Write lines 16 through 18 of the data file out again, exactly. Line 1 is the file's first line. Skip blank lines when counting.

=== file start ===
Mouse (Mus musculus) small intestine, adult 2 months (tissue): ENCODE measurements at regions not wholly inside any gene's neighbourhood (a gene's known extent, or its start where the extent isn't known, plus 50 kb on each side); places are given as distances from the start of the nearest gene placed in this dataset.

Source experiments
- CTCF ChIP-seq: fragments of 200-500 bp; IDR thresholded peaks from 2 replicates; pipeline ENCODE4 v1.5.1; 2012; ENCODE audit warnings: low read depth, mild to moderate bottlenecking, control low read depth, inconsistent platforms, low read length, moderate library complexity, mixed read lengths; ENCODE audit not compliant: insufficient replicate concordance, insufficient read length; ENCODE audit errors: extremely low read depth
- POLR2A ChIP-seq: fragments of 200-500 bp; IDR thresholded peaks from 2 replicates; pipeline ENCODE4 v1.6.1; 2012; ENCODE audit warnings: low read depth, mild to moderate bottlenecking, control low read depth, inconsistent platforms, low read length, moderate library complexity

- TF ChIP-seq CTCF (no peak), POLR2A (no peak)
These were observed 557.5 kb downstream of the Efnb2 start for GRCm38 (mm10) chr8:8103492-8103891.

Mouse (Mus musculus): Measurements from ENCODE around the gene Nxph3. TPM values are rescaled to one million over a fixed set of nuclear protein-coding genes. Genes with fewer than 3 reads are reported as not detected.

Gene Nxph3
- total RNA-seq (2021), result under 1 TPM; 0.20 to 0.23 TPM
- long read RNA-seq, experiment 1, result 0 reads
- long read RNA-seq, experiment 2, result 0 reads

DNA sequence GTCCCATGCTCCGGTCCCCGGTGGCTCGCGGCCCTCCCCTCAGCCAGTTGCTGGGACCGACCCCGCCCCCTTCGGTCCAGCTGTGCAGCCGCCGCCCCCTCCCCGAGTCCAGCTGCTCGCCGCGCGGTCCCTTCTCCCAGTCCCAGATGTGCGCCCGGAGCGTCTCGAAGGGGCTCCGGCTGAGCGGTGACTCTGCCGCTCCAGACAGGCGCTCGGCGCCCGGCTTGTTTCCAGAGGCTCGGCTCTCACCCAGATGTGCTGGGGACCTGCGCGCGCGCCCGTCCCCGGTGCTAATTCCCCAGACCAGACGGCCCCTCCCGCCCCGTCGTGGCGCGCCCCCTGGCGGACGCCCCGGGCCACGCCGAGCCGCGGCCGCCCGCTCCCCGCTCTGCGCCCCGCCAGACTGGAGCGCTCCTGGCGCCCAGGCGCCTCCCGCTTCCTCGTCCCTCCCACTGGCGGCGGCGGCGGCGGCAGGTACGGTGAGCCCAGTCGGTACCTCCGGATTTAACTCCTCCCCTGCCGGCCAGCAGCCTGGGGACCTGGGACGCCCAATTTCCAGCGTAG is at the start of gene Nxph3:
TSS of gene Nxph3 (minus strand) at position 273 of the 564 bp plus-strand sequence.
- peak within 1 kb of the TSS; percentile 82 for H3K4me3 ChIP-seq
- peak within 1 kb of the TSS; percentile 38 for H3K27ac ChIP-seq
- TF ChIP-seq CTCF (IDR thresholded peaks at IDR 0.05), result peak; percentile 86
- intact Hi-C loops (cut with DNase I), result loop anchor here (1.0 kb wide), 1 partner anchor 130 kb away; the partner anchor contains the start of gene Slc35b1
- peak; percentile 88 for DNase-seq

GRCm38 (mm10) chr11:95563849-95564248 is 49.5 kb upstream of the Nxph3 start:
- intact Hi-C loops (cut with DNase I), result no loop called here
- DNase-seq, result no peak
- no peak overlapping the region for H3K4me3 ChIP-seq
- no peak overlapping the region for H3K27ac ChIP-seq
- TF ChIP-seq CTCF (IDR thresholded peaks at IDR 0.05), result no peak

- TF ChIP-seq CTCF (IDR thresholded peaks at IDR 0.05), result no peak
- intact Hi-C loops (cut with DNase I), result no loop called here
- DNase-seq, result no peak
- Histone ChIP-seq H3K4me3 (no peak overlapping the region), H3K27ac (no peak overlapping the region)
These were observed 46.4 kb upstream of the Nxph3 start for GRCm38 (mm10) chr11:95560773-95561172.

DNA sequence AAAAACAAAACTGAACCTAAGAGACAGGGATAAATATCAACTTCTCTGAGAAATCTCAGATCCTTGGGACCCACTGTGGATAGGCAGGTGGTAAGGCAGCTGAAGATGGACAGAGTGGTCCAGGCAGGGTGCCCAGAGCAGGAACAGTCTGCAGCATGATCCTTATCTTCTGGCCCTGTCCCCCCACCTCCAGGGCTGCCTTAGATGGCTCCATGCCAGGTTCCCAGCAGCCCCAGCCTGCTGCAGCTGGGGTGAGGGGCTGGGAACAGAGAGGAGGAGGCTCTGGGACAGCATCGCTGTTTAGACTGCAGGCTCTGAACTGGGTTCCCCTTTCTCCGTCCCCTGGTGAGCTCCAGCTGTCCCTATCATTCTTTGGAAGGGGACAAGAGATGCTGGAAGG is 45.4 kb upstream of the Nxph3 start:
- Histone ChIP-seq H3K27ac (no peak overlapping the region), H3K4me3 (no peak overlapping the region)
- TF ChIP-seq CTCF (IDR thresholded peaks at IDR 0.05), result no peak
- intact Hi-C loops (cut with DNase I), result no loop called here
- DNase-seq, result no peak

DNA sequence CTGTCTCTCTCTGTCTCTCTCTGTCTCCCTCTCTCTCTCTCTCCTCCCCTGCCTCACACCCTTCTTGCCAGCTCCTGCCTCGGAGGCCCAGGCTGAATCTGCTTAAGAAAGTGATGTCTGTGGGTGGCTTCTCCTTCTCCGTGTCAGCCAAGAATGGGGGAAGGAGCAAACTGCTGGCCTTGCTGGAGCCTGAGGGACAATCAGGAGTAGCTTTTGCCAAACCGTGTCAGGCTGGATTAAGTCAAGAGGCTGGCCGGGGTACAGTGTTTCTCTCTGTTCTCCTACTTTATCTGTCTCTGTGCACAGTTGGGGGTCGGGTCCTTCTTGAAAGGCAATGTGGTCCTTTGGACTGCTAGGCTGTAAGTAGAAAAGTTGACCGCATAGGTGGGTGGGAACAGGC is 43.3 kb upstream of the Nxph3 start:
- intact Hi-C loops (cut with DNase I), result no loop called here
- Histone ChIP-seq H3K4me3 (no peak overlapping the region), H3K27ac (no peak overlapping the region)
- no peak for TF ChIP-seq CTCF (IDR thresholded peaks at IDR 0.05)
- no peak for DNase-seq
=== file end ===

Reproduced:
- TF ChIP-seq CTCF (IDR thresholded peaks at IDR 0.05), result peak; percentile 86
- intact Hi-C loops (cut with DNase I), result loop anchor here (1.0 kb wide), 1 partner anchor 130 kb away; the partner anchor contains the start of gene Slc35b1
- peak; percentile 88 for DNase-seq